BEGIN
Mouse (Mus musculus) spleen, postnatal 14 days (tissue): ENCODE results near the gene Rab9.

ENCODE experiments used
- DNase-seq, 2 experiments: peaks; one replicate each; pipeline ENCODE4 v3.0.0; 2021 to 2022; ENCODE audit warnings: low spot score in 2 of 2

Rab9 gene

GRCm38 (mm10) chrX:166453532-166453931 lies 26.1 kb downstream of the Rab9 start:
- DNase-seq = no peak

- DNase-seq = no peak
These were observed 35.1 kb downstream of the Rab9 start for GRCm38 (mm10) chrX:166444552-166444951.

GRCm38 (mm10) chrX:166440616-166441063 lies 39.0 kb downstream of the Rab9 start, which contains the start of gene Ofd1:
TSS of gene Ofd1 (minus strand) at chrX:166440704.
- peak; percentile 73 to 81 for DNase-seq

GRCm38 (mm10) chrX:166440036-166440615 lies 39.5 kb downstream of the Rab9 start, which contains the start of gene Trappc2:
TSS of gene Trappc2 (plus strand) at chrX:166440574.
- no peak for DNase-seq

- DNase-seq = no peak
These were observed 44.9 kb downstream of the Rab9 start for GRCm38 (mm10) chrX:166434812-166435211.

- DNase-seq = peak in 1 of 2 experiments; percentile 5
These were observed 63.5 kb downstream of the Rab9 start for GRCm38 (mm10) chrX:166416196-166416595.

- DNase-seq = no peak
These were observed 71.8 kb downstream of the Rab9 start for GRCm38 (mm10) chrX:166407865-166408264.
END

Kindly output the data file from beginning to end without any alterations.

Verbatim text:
Mouse (Mus musculus) spleen, postnatal 14 days (tissue): ENCODE results near the gene Rab9.

ENCODE experiments used
- DNase-seq, 2 experiments: peaks; one replicate each; pipeline ENCODE4 v3.0.0; 2021 to 2022; ENCODE audit warnings: low spot score in 2 of 2

Rab9 gene

GRCm38 (mm10) chrX:166453532-166453931 lies 26.1 kb downstream of the Rab9 start:
- DNase-seq = no peak

- DNase-seq = no peak
These were observed 35.1 kb downstream of the Rab9 start for GRCm38 (mm10) chrX:166444552-166444951.

GRCm38 (mm10) chrX:166440616-166441063 lies 39.0 kb downstream of the Rab9 start, which contains the start of gene Ofd1:
TSS of gene Ofd1 (minus strand) at chrX:166440704.
- peak; percentile 73 to 81 for DNase-seq

GRCm38 (mm10) chrX:166440036-166440615 lies 39.5 kb downstream of the Rab9 start, which contains the start of gene Trappc2:
TSS of gene Trappc2 (plus strand) at chrX:166440574.
- no peak for DNase-seq

- DNase-seq = no peak
These were observed 44.9 kb downstream of the Rab9 start for GRCm38 (mm10) chrX:166434812-166435211.

- DNase-seq = peak in 1 of 2 experiments; percentile 5
These were observed 63.5 kb downstream of the Rab9 start for GRCm38 (mm10) chrX:166416196-166416595.

- DNase-seq = no peak
These were observed 71.8 kb downstream of the Rab9 start for GRCm38 (mm10) chrX:166407865-166408264.